Between the time that I left eNeighborhoods and when Marc and Jon came and drafted me back into the fray, I spent two years as CTO of a pure leadgen company outside of RE. Reg-path management is somewhere between a science and an art, and I won't claim it's easy, but there are a variety of ways to overcome the objection of consumers to signing up, including some technology-based sleight of hand. Frankly, handled right registration can be converted from being a barrier into being a feature. Think velvet ropes and VIP rooms. Also, that consumer objection to signing up is just generally getting quieter and smaller every day as people's use of social networking mediums that demand sign-up for participation grows. Add single sign-on mechanisms, either individual or one of the social media platform initiatives like OpenID, etc. and this becomes negligible.
And BTW? There's nothing in the language of the VOW agreement or any other I know of (big caveat on that one) that precludes a broker from maintaining both of those feeds. That introduces some interesting hybrid UX/reg-path possibilities. This is a very solvable problem.
Another point Rob and I disagree on is whether brokers can be prohibited by their MLS from giving their listings to the Zillow's of the world--he thinks they can be, I think brokers can do what they please with their listing and tell whoever says otherwise to pound sand. It should be noted that this point is pretty much all legal ground not technical, so Rob's far more qualified than me to assess it. The only point I'll make is that from a broker-site functional/operational perspective, I think his point is basically moot (and I want bonus points for using legal terminology!).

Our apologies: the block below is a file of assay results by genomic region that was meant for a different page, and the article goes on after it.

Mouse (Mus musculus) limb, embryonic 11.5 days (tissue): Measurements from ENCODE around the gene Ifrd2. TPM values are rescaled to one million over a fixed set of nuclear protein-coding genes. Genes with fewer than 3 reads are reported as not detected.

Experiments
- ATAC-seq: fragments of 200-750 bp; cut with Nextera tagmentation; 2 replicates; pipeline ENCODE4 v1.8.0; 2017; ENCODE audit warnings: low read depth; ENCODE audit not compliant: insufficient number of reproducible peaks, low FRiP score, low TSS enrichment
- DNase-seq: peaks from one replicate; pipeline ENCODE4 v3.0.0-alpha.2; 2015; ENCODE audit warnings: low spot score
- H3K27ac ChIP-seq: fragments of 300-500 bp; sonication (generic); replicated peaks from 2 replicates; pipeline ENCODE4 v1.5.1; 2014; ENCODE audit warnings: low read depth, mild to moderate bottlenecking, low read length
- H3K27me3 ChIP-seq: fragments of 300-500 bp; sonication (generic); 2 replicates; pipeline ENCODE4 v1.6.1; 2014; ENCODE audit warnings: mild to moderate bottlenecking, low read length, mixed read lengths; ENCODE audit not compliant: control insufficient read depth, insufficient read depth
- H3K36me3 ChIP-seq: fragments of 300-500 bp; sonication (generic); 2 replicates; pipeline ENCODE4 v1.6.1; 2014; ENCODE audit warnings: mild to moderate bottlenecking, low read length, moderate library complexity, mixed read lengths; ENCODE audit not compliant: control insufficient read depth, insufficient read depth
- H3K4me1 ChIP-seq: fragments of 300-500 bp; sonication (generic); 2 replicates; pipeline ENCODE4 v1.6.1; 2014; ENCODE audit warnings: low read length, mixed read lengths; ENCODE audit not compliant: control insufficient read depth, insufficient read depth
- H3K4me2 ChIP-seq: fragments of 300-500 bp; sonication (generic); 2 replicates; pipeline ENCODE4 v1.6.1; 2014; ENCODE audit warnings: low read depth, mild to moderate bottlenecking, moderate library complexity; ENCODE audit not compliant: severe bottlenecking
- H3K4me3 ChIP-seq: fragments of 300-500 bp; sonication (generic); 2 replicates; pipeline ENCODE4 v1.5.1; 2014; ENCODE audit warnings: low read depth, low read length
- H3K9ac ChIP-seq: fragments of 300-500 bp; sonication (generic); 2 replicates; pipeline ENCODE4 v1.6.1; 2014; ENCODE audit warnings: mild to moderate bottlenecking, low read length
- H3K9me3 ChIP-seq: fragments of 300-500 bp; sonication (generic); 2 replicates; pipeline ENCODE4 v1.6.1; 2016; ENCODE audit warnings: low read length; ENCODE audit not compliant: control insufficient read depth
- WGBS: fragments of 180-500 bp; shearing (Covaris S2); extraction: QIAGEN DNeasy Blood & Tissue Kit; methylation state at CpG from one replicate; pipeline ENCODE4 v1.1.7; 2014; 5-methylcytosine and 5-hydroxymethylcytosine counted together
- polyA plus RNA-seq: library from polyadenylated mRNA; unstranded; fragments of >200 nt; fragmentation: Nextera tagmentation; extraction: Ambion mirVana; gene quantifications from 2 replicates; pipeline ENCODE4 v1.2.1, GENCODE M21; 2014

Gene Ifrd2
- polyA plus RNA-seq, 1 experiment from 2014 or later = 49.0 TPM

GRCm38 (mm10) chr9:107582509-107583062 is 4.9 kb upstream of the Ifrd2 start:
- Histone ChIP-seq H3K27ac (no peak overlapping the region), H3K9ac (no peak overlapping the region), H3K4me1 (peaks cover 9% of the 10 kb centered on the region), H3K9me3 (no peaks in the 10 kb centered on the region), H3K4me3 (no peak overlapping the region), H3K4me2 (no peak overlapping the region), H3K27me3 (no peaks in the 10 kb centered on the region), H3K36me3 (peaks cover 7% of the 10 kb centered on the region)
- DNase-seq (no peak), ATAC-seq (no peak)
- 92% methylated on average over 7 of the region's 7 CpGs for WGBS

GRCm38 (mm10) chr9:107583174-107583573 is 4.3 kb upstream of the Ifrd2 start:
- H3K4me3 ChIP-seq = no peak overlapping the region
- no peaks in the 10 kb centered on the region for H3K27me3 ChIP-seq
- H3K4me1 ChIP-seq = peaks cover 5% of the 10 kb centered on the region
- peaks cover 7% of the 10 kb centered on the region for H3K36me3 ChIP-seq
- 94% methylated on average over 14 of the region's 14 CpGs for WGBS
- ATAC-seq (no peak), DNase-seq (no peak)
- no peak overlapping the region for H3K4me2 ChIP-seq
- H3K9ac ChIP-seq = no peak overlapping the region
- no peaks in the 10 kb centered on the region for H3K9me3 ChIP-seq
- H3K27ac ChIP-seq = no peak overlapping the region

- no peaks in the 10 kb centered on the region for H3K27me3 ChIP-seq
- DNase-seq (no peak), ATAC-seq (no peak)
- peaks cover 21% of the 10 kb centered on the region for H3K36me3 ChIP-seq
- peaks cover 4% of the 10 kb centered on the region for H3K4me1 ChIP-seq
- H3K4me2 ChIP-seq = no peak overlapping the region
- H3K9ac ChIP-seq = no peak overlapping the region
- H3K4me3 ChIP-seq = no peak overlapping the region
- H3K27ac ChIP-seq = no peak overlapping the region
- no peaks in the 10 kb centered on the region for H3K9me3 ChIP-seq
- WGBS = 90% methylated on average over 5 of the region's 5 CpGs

Even if his premise is borne out, the only "feature" really compromised is syndication, which was only ever engaged in by brokers out of desperation (though I would contend that more enlightened brokers shouldn't feel threatened by alternative marketing channels). If brokers can get that traffic back from Zillow, et al, into their site (or potentially some other VOW-enabled broker site for the standard split which defines the central value proposition of the MLS to its members) by creating better destination sites, with SEO-friendly content, a better toolset, etc. as a result of having more robust listing data--that sounds like a win to me.
People in the space--brokers, agents, the MLSs, etc.--are going to make arguments that VOW feeds are good for this, bad for that, whatever. I feel the same way about this as when I hear arguments from developers about which language is "the best" for coding in, or from infrastructure folk debating the virtues of one OS over another. I tend towards the agnostic for abstract mechanisms of any stripe, and save my judgments for how appropriate a specific application of that mechanism is or how well it's been implemented.
Long story short (too late!), smart management of this newly available mechanism could allow brokers to drive back the interlopers (their word, not mine) who are building businesses on the back of listings that brokers spend time and money farming. And they can do it by using that unshackled listing data to create a far more compelling user experience for the consumer, and ultimately a better buyer/home match and more ideal result all around. The natural traffic generated by (properly deployed and supported) listings comes home like the prodigal son, ready to courted and managed into leads by intelligent brokers, and handed off to caring and knowledgeable agents ready, willing and able to put families in their new homes. Happy brokers, happy agents, happy buyers, happy sellers.
Either way--VOW, IDX...I'm the guy with the listings.
- Liam DayanDisclaimer: No lawyers were harmed in the making of this blog post.
Image Credit: Jeyhun Pashayev on Flcikr.com